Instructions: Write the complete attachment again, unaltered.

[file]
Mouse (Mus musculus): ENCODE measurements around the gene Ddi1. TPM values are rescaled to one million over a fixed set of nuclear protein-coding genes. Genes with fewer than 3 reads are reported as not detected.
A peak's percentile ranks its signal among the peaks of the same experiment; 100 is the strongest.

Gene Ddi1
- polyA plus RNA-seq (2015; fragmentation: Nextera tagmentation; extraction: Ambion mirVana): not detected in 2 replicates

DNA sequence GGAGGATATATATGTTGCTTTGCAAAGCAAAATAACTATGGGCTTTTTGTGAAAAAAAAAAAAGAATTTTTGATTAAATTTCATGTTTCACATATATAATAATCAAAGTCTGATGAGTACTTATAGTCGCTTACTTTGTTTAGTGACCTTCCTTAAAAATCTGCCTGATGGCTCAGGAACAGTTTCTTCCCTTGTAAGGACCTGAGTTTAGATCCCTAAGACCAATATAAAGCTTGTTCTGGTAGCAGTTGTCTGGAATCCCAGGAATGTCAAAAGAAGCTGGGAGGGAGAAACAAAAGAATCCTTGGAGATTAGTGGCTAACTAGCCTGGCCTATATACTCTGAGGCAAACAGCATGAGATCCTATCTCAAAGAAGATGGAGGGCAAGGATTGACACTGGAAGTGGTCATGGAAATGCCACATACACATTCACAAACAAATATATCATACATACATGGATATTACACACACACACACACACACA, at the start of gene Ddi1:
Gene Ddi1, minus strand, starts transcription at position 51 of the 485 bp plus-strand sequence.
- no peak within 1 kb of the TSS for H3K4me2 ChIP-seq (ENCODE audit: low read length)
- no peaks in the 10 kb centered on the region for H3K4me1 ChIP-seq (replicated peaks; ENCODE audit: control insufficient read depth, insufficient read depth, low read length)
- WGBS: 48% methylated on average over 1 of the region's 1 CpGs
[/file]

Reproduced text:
Mouse (Mus musculus): ENCODE measurements around the gene Ddi1. TPM values are rescaled to one million over a fixed set of nuclear protein-coding genes. Genes with fewer than 3 reads are reported as not detected.
A peak's percentile ranks its signal among the peaks of the same experiment; 100 is the strongest.

Gene Ddi1
- polyA plus RNA-seq (2015; fragmentation: Nextera tagmentation; extraction: Ambion mirVana): not detected in 2 replicates

DNA sequence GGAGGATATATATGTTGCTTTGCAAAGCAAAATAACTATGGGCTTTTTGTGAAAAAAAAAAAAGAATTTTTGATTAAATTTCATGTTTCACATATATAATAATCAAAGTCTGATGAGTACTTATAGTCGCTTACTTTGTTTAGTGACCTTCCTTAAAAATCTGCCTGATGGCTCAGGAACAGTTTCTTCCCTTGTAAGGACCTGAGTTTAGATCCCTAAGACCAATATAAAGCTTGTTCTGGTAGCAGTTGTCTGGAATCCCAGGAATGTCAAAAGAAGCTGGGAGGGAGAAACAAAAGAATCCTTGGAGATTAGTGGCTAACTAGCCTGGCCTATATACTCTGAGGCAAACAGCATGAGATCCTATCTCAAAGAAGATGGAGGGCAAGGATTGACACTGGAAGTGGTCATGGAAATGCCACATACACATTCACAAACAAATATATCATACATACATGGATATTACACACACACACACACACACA, at the start of gene Ddi1:
Gene Ddi1, minus strand, starts transcription at position 51 of the 485 bp plus-strand sequence.
- no peak within 1 kb of the TSS for H3K4me2 ChIP-seq (ENCODE audit: low read length)
- no peaks in the 10 kb centered on the region for H3K4me1 ChIP-seq (replicated peaks; ENCODE audit: control insufficient read depth, insufficient read depth, low read length)
- WGBS: 48% methylated on average over 1 of the region's 1 CpGs